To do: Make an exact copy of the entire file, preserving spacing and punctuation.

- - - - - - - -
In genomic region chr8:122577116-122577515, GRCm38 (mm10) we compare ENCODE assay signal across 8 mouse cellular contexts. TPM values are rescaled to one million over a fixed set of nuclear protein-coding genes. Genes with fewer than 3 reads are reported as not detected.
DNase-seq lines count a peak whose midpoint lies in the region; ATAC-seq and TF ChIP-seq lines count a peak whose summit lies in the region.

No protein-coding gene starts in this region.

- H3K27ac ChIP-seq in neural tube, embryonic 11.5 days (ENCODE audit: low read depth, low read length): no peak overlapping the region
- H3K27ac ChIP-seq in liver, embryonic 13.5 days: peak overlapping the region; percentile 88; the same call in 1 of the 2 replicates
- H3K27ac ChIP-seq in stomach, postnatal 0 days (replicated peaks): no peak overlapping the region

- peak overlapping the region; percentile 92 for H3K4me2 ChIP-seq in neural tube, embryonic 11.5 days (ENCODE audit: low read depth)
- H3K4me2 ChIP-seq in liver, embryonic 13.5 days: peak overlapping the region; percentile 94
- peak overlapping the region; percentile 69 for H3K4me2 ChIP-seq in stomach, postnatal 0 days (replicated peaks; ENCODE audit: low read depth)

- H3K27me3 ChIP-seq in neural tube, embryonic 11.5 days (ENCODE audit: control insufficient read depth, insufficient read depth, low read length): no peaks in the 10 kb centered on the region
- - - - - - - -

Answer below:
In genomic region chr8:122577116-122577515, GRCm38 (mm10) we compare ENCODE assay signal across 8 mouse cellular contexts. TPM values are rescaled to one million over a fixed set of nuclear protein-coding genes. Genes with fewer than 3 reads are reported as not detected.
DNase-seq lines count a peak whose midpoint lies in the region; ATAC-seq and TF ChIP-seq lines count a peak whose summit lies in the region.

No protein-coding gene starts in this region.

- H3K27ac ChIP-seq in neural tube, embryonic 11.5 days (ENCODE audit: low read depth, low read length): no peak overlapping the region
- H3K27ac ChIP-seq in liver, embryonic 13.5 days: peak overlapping the region; percentile 88; the same call in 1 of the 2 replicates
- H3K27ac ChIP-seq in stomach, postnatal 0 days (replicated peaks): no peak overlapping the region

- peak overlapping the region; percentile 92 for H3K4me2 ChIP-seq in neural tube, embryonic 11.5 days (ENCODE audit: low read depth)
- H3K4me2 ChIP-seq in liver, embryonic 13.5 days: peak overlapping the region; percentile 94
- peak overlapping the region; percentile 69 for H3K4me2 ChIP-seq in stomach, postnatal 0 days (replicated peaks; ENCODE audit: low read depth)

- H3K27me3 ChIP-seq in neural tube, embryonic 11.5 days (ENCODE audit: control insufficient read depth, insufficient read depth, low read length): no peaks in the 10 kb centered on the region